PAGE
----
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Architects Possess No Right to Object Demolition

Architects Possess No Right to Object Demolition

The architects are toiling up to protect their creativities. Recently the Delhi High Court held that an architect of a building/structure has no right under Section 57 of the Copyright Act to object to the demolition of his/her work or to claim any damages.

Raj Rewal, a leading Indian architect filed a suit seeking a mandatory injunction against Union of India and Indian Trade Promotion Organization to compensate the plaintiff by recreating the work of architecture of Hall of Nation and Nehru Pavilion at the same location. The case is in connection with the demolition of the Hall of Nations and Nehru Pavilion by ITPO. Raj Rewal was the architect of those buildings.

A work of architecture comes under the purview of “Artistic works”. If another building is constructed on the basis of an existing design, then that will amount to infringement. The plaintiff has filed the case under Sec 57, of the Copyright Act. To analysis the case the Court focuses on Sec 13 and 14 of the Copyright Act.

The plaintiff, in this case, pointed out the Hall of Nations and Nehru Pavilion was proposed to be included in the iconic list of heritage buildings made by the Indian National Trust for Art and Cultural Heritage. The buildings were demolished before any finalization. The plaintiff’s counsel claimed that Sec 57 protects the right of paternity and integrity of an author. Any demolition of the above-said building is contrary to the provision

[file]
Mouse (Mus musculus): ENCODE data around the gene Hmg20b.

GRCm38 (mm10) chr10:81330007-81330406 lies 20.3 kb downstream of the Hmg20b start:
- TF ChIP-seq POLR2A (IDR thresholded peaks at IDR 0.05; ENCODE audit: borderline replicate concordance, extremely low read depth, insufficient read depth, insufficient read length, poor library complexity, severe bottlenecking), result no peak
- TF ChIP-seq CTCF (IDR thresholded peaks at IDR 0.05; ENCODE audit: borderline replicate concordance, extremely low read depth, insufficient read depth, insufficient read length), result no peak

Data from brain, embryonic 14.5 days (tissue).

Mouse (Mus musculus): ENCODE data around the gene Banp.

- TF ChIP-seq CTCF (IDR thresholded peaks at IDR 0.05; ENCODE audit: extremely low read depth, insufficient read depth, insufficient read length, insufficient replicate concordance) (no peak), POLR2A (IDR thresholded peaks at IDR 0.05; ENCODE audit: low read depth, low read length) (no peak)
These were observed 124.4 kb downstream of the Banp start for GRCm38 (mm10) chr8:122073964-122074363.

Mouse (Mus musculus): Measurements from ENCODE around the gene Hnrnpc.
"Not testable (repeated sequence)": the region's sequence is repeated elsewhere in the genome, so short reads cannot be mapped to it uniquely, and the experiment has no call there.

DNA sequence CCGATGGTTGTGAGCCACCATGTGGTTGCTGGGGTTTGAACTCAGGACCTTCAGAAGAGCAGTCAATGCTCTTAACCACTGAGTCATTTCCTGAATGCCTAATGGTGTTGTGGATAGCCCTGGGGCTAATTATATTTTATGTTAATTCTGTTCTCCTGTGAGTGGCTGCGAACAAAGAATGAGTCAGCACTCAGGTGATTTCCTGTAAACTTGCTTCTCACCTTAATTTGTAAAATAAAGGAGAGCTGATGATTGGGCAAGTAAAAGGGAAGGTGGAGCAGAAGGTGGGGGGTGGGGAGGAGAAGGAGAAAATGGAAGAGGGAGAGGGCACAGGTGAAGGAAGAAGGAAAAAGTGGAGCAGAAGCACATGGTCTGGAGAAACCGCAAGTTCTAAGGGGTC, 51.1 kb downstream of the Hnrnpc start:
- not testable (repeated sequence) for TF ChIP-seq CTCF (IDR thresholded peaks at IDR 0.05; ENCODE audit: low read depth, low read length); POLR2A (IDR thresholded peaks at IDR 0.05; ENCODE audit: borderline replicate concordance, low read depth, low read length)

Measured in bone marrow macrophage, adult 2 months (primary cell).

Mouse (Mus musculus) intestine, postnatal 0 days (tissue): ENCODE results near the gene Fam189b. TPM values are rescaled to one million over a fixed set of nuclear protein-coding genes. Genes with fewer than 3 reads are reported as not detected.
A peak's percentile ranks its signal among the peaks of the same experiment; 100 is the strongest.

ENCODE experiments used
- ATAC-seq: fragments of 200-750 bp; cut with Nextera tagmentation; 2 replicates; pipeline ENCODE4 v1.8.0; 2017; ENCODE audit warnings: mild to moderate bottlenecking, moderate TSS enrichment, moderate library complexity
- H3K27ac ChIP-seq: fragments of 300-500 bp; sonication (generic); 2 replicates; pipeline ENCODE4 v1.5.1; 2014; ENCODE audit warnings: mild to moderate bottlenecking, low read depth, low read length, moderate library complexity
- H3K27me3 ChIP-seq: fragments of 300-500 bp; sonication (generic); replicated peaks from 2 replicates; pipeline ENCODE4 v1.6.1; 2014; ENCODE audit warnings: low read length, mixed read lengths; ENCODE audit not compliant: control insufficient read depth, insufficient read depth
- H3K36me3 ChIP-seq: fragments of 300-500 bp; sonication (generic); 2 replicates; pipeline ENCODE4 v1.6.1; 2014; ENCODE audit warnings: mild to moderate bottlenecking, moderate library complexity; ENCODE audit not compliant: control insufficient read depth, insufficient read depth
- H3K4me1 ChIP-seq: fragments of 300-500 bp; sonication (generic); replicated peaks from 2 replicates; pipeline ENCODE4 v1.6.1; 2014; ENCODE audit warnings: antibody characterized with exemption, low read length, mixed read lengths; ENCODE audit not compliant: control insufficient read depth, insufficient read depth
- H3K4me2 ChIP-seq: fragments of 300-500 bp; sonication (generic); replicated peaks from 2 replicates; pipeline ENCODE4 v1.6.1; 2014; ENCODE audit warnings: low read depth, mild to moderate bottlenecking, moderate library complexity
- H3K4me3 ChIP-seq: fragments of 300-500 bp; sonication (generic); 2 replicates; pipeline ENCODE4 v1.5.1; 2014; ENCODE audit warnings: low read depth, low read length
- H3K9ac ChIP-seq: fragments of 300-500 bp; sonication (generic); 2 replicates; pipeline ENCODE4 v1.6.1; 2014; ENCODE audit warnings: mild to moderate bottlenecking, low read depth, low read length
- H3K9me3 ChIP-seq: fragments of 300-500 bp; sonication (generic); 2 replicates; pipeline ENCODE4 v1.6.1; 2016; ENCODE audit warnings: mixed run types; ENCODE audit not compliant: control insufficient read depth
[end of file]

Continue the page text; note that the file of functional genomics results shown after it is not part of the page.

Amar Nath Sehgal's case and other precedents were analyzed in this case. The court contended that a work of art texture when transformed into a building becomes different work form other copyrighted works. The Court analyzed the rights of an owner of land and right of an owner of a copyrighted work

The Court further said that the owner of land can do anything to improve his land. As the building is not declared as a heritage building so, the protection laws for monuments cannot be applied here. It was elaborated that if any portion of the building was twisted then it could amount to infringement. The buildings were totally destroyed, so there lays no question of infringement. On May 28th 2019, the Court dismissed the suit stating that as an architect the plaintiff possesses no right to object demolition of a building in this case.

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